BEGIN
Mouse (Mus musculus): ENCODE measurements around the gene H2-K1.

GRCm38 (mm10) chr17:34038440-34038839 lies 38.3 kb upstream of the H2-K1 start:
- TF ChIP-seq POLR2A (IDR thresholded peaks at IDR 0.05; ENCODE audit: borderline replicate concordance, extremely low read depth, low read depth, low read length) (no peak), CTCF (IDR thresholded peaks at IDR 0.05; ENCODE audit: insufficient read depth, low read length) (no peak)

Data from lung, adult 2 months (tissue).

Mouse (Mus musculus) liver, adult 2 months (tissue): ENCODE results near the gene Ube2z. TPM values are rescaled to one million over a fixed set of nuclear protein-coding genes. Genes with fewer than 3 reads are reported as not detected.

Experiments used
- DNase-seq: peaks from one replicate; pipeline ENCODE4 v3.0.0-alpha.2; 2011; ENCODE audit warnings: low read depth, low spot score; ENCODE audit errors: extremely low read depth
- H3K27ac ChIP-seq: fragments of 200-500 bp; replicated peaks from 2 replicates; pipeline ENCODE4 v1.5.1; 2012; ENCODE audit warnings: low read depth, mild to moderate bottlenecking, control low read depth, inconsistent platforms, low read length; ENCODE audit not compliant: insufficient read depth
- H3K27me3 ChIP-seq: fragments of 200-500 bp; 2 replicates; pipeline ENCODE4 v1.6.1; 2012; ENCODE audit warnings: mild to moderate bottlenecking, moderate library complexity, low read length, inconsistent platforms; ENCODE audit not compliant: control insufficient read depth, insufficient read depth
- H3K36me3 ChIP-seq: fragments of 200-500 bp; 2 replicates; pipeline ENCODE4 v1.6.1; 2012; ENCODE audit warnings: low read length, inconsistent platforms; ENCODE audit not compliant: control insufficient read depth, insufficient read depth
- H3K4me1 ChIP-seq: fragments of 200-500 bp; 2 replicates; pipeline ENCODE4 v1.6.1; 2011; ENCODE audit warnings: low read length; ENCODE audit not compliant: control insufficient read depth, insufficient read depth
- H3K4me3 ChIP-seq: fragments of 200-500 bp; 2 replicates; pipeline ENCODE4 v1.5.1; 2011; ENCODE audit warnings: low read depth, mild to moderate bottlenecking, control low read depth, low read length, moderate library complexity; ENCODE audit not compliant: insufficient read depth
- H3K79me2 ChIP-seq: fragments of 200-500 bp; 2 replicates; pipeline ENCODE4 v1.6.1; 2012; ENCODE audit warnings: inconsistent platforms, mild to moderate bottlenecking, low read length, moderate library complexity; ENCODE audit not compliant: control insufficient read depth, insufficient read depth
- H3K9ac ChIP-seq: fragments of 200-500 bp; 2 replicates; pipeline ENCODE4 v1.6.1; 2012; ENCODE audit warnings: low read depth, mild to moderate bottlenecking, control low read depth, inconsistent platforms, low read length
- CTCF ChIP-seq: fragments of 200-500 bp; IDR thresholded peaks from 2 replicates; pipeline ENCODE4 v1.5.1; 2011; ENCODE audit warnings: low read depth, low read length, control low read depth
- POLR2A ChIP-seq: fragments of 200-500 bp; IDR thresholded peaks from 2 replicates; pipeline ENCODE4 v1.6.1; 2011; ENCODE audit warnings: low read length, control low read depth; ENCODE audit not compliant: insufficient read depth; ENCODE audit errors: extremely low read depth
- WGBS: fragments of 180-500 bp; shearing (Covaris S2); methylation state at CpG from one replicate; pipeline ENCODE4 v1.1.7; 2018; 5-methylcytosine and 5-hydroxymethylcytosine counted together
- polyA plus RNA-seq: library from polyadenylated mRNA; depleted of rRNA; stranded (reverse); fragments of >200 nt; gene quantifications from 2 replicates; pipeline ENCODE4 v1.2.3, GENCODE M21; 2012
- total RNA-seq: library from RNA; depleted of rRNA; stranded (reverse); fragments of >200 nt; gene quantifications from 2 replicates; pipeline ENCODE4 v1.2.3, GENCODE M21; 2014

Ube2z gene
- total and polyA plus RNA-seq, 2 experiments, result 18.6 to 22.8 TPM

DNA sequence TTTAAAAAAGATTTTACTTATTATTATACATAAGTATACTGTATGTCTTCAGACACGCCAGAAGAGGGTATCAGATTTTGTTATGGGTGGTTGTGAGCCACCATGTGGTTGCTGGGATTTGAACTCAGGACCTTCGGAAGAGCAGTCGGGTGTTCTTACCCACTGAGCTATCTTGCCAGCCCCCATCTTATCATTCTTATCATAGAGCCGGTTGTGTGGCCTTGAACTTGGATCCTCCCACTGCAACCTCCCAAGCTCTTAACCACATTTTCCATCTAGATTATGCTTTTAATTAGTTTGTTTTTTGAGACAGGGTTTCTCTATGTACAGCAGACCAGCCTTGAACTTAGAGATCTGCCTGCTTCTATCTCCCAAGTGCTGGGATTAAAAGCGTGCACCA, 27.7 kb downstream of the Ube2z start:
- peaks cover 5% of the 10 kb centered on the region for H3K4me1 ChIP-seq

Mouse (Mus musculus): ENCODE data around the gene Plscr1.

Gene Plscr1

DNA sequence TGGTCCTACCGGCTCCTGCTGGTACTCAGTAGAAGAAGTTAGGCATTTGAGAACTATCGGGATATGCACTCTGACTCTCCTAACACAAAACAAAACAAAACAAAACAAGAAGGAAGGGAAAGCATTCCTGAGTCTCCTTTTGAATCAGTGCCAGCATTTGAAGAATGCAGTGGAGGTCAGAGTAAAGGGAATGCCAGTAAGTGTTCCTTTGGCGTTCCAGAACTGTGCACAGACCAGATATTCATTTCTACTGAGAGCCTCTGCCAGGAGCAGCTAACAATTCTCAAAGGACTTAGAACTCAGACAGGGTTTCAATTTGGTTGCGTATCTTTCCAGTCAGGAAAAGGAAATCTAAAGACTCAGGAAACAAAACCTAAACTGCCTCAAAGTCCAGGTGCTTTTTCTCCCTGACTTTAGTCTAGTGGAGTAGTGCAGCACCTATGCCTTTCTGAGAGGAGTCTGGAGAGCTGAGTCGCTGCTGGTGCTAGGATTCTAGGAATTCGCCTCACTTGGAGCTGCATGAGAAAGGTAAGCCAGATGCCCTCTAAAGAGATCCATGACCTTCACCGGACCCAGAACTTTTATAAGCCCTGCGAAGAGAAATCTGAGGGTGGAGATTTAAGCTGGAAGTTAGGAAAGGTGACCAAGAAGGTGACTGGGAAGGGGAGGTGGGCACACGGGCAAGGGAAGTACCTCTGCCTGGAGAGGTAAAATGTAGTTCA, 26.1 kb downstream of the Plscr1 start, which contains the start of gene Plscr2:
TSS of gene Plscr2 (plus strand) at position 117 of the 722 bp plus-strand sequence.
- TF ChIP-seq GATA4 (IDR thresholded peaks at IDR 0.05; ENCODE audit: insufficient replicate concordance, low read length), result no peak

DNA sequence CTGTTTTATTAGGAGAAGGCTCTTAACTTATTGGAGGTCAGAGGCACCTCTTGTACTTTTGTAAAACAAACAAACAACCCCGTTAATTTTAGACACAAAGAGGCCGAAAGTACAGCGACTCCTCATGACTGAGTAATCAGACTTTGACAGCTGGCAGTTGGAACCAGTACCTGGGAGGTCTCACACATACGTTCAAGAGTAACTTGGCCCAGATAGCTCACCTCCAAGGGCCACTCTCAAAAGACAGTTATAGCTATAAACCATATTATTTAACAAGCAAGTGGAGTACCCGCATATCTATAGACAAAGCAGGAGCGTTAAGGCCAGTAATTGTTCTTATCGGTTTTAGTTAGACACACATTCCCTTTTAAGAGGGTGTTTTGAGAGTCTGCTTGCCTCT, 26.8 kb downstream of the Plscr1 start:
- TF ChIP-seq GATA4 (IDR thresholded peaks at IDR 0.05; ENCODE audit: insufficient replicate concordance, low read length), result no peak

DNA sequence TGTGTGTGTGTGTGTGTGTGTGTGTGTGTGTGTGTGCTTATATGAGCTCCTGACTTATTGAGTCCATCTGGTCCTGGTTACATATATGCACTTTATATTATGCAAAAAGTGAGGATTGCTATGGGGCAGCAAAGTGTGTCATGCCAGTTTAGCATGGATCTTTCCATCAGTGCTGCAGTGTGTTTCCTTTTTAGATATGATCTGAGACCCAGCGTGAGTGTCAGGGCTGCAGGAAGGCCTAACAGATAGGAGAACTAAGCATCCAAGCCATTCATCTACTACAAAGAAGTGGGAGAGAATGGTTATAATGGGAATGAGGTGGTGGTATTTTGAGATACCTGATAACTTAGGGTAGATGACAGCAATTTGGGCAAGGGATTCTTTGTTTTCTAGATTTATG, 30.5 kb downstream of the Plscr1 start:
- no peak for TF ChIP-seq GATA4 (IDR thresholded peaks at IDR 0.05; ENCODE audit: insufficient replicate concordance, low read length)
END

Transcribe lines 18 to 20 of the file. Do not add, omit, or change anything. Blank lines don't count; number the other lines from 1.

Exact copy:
- polyA plus RNA-seq: library from polyadenylated mRNA; depleted of rRNA; stranded (reverse); fragments of >200 nt; gene quantifications from 2 replicates; pipeline ENCODE4 v1.2.3, GENCODE M21; 2012
- total RNA-seq: library from RNA; depleted of rRNA; stranded (reverse); fragments of >200 nt; gene quantifications from 2 replicates; pipeline ENCODE4 v1.2.3, GENCODE M21; 2014

Ube2z gene